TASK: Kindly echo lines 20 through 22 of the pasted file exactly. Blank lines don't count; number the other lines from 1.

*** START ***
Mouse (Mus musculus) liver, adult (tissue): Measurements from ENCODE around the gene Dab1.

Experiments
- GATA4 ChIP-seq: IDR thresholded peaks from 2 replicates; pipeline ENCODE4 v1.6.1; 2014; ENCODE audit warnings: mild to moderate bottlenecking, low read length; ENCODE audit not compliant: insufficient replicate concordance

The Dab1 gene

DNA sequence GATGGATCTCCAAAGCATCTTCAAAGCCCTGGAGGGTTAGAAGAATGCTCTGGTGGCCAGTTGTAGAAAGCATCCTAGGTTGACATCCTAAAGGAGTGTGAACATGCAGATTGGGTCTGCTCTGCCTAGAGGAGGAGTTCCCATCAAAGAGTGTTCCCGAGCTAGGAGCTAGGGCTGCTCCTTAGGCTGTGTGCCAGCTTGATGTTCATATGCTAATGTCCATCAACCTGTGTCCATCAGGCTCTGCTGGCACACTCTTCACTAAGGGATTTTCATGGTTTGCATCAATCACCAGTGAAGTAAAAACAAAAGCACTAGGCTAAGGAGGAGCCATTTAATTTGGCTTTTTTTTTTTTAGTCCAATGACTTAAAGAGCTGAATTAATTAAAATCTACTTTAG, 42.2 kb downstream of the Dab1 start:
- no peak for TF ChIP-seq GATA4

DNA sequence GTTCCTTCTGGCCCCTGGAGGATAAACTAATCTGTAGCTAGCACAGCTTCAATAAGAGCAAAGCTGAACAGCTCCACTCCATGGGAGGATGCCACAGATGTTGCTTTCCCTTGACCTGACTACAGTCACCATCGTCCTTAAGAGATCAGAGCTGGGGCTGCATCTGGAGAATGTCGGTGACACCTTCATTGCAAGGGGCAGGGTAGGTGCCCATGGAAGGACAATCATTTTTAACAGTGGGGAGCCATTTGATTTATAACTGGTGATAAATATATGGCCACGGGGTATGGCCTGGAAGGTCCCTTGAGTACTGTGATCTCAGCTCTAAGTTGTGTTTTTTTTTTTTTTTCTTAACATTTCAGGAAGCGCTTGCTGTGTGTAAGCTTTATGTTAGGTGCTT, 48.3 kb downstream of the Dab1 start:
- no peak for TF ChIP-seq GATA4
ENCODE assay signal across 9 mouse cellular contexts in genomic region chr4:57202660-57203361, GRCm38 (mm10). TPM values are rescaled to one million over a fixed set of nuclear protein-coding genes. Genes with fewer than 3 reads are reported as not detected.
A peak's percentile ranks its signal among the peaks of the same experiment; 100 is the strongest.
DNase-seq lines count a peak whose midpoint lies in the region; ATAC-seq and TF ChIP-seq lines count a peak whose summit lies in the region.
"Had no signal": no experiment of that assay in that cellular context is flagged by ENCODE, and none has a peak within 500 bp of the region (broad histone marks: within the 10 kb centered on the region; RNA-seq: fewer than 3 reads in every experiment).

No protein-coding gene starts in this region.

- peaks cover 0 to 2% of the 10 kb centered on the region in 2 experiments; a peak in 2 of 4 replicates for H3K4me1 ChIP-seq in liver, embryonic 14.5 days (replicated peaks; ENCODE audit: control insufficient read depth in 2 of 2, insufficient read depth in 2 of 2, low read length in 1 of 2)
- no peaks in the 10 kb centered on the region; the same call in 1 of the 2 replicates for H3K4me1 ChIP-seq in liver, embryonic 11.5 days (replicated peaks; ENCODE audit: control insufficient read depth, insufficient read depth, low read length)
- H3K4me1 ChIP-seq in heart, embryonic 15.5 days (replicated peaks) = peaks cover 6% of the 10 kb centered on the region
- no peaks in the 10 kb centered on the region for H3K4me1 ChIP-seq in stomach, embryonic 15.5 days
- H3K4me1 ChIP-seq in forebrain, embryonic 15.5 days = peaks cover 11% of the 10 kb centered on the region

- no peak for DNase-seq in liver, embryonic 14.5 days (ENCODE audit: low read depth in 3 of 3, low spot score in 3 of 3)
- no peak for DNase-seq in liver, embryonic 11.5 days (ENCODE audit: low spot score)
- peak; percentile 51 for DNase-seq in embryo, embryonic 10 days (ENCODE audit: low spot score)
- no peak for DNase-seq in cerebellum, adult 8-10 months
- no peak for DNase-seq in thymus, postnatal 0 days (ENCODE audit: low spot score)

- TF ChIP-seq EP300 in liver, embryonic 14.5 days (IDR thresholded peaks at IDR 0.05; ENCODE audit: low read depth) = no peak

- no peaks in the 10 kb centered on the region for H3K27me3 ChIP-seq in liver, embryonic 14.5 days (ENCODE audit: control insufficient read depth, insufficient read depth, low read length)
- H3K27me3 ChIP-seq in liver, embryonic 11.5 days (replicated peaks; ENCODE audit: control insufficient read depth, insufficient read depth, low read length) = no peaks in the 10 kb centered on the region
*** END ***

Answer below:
- no peak for DNase-seq in liver, embryonic 11.5 days (ENCODE audit: low spot score)
- peak; percentile 51 for DNase-seq in embryo, embryonic 10 days (ENCODE audit: low spot score)
- no peak for DNase-seq in cerebellum, adult 8-10 months